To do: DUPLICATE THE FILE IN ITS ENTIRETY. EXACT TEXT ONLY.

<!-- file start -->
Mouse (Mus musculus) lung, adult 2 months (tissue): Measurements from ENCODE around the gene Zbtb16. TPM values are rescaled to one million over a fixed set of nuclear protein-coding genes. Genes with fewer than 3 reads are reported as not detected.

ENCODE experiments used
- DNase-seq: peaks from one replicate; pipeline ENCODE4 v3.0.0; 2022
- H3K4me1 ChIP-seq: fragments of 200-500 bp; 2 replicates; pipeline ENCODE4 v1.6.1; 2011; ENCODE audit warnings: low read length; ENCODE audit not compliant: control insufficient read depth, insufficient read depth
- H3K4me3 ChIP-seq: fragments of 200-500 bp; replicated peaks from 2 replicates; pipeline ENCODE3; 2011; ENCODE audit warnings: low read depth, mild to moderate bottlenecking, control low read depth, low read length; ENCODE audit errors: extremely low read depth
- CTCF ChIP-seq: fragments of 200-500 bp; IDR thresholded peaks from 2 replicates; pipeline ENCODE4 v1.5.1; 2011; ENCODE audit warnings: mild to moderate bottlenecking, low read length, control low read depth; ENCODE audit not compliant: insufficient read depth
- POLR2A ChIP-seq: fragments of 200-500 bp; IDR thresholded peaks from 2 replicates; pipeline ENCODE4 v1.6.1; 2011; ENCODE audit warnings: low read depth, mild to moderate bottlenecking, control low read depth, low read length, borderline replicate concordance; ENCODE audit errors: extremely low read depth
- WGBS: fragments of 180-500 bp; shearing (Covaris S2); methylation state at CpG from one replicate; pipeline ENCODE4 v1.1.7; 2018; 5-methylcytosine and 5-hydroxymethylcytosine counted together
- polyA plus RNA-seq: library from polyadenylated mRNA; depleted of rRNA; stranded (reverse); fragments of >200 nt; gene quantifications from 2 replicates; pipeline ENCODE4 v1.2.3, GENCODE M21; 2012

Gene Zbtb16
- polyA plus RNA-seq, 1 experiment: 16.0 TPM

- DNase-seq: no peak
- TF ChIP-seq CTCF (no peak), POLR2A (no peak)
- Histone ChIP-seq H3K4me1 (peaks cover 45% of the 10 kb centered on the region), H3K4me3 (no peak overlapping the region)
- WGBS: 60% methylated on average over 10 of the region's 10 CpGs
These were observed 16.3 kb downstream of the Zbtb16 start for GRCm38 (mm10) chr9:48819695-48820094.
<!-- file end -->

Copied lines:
Mouse (Mus musculus) lung, adult 2 months (tissue): Measurements from ENCODE around the gene Zbtb16. TPM values are rescaled to one million over a fixed set of nuclear protein-coding genes. Genes with fewer than 3 reads are reported as not detected.

ENCODE experiments used
- DNase-seq: peaks from one replicate; pipeline ENCODE4 v3.0.0; 2022
- H3K4me1 ChIP-seq: fragments of 200-500 bp; 2 replicates; pipeline ENCODE4 v1.6.1; 2011; ENCODE audit warnings: low read length; ENCODE audit not compliant: control insufficient read depth, insufficient read depth
- H3K4me3 ChIP-seq: fragments of 200-500 bp; replicated peaks from 2 replicates; pipeline ENCODE3; 2011; ENCODE audit warnings: low read depth, mild to moderate bottlenecking, control low read depth, low read length; ENCODE audit errors: extremely low read depth
- CTCF ChIP-seq: fragments of 200-500 bp; IDR thresholded peaks from 2 replicates; pipeline ENCODE4 v1.5.1; 2011; ENCODE audit warnings: mild to moderate bottlenecking, low read length, control low read depth; ENCODE audit not compliant: insufficient read depth
- POLR2A ChIP-seq: fragments of 200-500 bp; IDR thresholded peaks from 2 replicates; pipeline ENCODE4 v1.6.1; 2011; ENCODE audit warnings: low read depth, mild to moderate bottlenecking, control low read depth, low read length, borderline replicate concordance; ENCODE audit errors: extremely low read depth
- WGBS: fragments of 180-500 bp; shearing (Covaris S2); methylation state at CpG from one replicate; pipeline ENCODE4 v1.1.7; 2018; 5-methylcytosine and 5-hydroxymethylcytosine counted together
- polyA plus RNA-seq: library from polyadenylated mRNA; depleted of rRNA; stranded (reverse); fragments of >200 nt; gene quantifications from 2 replicates; pipeline ENCODE4 v1.2.3, GENCODE M21; 2012

Gene Zbtb16
- polyA plus RNA-seq, 1 experiment: 16.0 TPM

- DNase-seq: no peak
- TF ChIP-seq CTCF (no peak), POLR2A (no peak)
- Histone ChIP-seq H3K4me1 (peaks cover 45% of the 10 kb centered on the region), H3K4me3 (no peak overlapping the region)
- WGBS: 60% methylated on average over 10 of the region's 10 CpGs
These were observed 16.3 kb downstream of the Zbtb16 start for GRCm38 (mm10) chr9:48819695-48820094.